Dogs of the TSX: A Simple Beat the TSX Strategy

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Dividend Earner

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3 min read Affiliate Disclosure

Every dividend investor looks for a money-making strategy that is simple to follow and execute. The dogs of the TSX is one such dividend investing strategy that is simple and has also beaten the TSX on many occasions as validated through backtesting.

For some background, the Dogs of the TSX approach comes from the Dogs of the Dow on the US front and the intention for this investing strategy is to invest in safe dividend stocks and beat the TSX performance – usually the TSX60 is used as the index.

What is the Dogs of the TSX strategy?

The investing strategy is pretty simple. It consists of selecting the top 10 yielding stocks from the TSX 60 and updating your portfolio every year with the new top 10 yielding stocks.

This strategy is also known as the BTSX strategy or the Beat the TSX strategy depending on what you read.

The concept is that out of favor blue-chip stocks will have a higher yield, thus pushing them to the top of the list. When dividends are growing and the stock price goes down, the yield goes up. If some high quality blue-chip stocks are out of favor more than others, than the yield shoots up as it did with Enbridge.

Selecting the Dogs of the TSX Stocks

Here are the steps to finding the top 10 high yielding blue-chip stocks.

  1. Sort the TSX60 stocks by dividend yield (forward dividend yield).
  2. Buy the top 10 stocks with equal dollar amounts.
  3. If a holding cuts the dividend, sell and replace with the next one.
  4. Hold your positions for one year.
  5. Repeat the process. If there are any differences, you swap out positions.

2022 Beat the TSX Stocks

Here are the 10 stocks matching the strategy criteria. You get a 5.28% yield on average.

2021 Beat the TSX Stocks

For 2021, these were the picks.

5 Risks with The Dogs of the TSX

While the strategy is so simple and is technically really easy to follow, it implies assigning 10% of your portfolio to each stocks.

BTSX Risk #1

Rule 4 of my 31 investing rules is about defining the number of holdings you want to hold. As it happens, a survey done with readers shows that less than 15% of investors hold 10 stocks or less.

As you can see, the majority of investors hold more than 20 stocks. There isn’t much difference between a retirees and someone accumulating wealth either.

Rules Number of Stocks

BTSX Risk #2

It’s not appropriate for all accounts. Selling and buying a full portfolio every year is not tax efficient.

You should avoid this strategy inside your non-registered account to avoid going through capital gains.

BTSX Risk #3

A research by MoneySense also shows there is a difference in performance when using the forward yield vs the trailing twelve months yield. The choice of yield depends on your risk appetite for having stocks in the list that have been beaten down.

BTSX Risk #4

You lose complete control over your sector exposure. You can end up with more than 40% in one sector or in the same industry for that matter.

BTSX Risk #5

Timing has an impact on the returns. While it has outperform the TSX 60 over 30 years, back testing showed that starting on a different month could have a negative impact and underperfom the TSX 60.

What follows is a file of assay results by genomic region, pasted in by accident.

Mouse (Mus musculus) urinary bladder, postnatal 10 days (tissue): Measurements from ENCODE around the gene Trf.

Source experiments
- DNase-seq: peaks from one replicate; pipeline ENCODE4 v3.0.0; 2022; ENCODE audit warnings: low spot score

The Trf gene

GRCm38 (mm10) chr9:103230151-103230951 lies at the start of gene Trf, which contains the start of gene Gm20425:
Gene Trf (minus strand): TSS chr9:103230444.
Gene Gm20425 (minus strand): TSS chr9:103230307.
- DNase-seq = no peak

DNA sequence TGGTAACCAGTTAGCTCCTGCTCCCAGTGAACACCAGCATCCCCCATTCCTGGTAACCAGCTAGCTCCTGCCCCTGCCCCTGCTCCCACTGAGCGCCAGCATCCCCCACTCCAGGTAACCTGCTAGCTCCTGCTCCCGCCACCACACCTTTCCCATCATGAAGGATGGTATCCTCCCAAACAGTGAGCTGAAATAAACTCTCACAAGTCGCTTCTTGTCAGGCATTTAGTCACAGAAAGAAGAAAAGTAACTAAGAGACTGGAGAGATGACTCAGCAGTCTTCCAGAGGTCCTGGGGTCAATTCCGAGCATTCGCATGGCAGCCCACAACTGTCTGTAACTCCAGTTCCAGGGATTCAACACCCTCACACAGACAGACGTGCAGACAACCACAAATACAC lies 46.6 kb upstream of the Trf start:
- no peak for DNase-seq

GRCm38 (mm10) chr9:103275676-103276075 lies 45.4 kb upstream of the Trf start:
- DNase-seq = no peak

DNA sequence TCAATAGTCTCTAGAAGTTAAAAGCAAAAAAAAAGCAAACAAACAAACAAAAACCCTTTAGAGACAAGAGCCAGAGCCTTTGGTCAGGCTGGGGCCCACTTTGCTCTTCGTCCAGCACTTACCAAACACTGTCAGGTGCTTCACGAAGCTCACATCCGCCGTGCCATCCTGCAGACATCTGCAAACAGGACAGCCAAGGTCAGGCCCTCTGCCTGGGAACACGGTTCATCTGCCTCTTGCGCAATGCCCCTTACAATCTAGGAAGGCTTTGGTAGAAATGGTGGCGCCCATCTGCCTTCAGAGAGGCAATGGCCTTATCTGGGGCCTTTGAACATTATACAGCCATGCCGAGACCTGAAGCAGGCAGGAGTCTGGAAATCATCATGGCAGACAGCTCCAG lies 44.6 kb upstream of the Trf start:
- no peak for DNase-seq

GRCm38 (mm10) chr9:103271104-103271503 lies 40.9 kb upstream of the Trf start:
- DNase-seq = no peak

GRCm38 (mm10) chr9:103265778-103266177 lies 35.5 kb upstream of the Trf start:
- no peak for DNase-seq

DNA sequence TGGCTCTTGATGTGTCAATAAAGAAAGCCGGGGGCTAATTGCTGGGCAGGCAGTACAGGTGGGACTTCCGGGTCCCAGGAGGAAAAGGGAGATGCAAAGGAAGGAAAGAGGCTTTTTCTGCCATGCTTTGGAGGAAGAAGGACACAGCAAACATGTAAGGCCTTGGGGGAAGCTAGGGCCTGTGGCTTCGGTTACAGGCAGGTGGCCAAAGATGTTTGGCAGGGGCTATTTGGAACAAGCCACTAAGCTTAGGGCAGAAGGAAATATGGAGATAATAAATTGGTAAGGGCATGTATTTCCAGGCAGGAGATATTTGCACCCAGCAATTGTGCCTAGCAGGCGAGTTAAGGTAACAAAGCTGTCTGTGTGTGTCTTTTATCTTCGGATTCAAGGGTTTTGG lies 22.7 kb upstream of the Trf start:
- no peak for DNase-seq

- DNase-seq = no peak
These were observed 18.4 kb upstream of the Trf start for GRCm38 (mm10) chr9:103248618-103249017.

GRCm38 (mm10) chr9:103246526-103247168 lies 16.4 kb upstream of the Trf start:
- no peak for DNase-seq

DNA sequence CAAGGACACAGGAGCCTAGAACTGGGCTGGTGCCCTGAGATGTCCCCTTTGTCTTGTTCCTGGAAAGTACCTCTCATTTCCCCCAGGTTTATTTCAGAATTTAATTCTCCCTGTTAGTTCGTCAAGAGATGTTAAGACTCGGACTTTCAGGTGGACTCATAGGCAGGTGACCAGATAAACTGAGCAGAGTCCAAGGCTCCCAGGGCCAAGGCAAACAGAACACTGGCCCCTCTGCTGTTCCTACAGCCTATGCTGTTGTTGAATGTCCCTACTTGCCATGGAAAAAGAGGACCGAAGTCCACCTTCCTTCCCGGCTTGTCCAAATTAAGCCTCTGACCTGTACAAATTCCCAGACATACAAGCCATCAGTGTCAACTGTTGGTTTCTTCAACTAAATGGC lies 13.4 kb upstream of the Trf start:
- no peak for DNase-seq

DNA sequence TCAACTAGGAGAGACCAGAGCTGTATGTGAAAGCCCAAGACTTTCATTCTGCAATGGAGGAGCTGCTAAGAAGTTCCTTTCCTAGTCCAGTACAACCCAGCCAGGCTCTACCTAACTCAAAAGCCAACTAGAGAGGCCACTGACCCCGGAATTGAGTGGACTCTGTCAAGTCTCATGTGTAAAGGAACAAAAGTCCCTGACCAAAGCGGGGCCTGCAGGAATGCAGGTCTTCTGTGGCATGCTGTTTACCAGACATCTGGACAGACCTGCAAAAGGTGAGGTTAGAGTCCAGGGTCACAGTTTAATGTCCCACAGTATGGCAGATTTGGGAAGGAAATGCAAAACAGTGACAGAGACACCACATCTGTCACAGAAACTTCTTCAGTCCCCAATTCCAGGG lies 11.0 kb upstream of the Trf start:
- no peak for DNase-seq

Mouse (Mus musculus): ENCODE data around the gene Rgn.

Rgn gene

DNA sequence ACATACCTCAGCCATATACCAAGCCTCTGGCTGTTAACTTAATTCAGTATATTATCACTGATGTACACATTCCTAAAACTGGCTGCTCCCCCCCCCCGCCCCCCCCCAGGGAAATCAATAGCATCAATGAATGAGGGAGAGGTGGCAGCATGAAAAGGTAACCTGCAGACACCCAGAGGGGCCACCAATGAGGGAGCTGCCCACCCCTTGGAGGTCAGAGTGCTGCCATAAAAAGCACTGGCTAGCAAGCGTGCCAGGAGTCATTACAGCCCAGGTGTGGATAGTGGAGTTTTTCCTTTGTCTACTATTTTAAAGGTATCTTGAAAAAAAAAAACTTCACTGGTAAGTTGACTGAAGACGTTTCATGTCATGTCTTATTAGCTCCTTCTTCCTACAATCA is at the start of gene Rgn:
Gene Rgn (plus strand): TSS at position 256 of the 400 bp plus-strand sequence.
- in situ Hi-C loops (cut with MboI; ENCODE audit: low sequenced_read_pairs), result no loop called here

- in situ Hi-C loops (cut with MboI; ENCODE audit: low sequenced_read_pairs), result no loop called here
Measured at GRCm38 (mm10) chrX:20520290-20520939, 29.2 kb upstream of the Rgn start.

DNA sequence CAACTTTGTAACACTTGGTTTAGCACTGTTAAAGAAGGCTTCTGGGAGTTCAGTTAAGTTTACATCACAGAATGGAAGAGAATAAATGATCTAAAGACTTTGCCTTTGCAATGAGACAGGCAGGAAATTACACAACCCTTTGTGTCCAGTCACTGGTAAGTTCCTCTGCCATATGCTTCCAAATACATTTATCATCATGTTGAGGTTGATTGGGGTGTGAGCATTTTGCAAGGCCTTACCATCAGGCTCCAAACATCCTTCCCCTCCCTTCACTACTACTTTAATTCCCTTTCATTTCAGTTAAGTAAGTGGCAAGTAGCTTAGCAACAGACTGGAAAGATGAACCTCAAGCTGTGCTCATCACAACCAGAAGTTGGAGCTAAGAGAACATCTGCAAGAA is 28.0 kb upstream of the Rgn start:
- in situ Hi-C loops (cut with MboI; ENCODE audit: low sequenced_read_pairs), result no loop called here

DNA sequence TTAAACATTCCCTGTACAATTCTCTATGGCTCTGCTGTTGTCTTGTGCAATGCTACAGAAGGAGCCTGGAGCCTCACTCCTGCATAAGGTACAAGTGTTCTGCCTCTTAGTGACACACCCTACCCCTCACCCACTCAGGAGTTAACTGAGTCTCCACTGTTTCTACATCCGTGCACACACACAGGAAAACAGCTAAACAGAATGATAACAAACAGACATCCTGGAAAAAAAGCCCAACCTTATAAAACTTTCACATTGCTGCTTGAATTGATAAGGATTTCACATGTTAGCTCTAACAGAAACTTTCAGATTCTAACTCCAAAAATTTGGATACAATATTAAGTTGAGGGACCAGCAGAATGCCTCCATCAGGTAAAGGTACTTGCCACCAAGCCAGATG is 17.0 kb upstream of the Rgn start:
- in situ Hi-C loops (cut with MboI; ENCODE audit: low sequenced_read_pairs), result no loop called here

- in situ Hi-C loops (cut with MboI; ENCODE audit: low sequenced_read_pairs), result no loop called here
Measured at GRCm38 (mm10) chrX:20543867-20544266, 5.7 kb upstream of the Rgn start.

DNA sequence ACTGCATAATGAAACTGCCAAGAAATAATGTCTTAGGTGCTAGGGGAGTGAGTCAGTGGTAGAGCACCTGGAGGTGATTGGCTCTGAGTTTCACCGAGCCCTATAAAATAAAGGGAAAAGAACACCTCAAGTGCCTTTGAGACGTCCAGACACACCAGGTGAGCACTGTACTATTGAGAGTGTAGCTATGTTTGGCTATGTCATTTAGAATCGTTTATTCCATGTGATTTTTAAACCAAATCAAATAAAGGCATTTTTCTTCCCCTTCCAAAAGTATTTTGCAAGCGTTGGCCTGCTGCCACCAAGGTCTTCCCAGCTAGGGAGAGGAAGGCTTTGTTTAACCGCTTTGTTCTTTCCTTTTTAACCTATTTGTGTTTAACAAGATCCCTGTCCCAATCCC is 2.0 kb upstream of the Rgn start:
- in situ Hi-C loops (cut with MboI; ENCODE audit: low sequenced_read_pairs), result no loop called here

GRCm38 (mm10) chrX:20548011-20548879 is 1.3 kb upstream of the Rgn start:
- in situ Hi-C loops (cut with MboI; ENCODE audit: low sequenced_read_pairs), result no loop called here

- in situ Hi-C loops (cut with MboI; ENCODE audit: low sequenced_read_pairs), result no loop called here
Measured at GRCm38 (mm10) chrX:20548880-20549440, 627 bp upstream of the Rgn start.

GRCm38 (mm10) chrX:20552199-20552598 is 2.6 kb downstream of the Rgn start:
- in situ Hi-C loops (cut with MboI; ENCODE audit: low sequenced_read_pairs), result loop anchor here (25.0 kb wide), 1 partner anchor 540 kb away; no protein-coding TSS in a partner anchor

Modified BTSX Strategy

Following the Dogs of the TSX strategy like a robo-advisor is tough to do. I don’t know anyone that do it and most that follow the strategy implement a modified approach.

A strength of the approach is to find high yield blue-chip dividend stocks. It’s perfect for income investors.

What investors often do is not sell to avoid the capital gains and add to existing holdings.

Another adjustment investors do is increase the qualification of the dividend with a minimum number of consecutive dividend increases and a minimum annual dividend growth.

It’s no longer the same strategy and the more you keep going, the closer you arrive at the Dividend Snapshot Screeners. All you need to do with the screener is filter for TSX 60 stocks.

Dividend Earner’s Improved Dogs the TSX Stocks

I expended on the criteria. To avoid too much exposure to the same industry, I limit to 2 stocks within the same industry. I also want 5 years of consecutive dividend increases.

Here are Dividend Earner’s picks.

What Benchmark Should You Use?

The default benchmark used by most is the TSX60 simply because stocks are selected from the TSX 60 but is it the proper benchmark?

If I am an analyst, I want to compare apple to apple and since the selection is limited to the TSX 60 than I want a fair comparison.

However, if I am an investor, I want to compare with my alternate investing options. One of them is with the VFV ETF (Vanguard S&P 500 Index) which already easily outperform the Canadian TSX 60 from a total return perspective.

With that said, if you want income, the Beat the TSX approach can find great income stocks and provide a decent return. I admit that it’s a good approach for a non-registered account when using the modified version.

Beat the TSX vs ETFs

DISCLOSURE: Please note that I may have a position in one or many of the holdings listed. For a complete list of my holdings, please see my Dividend Portfolio.

DISCLAIMER: Please note that this blog post represents my opinion and not an advice/recommendation. I am not a financial adviser, I am not qualified to give financial advice. Before you buy any stocks/funds consult with a qualified financial planner. Make your investment decisions at your own risk – see my full disclaimer for more details.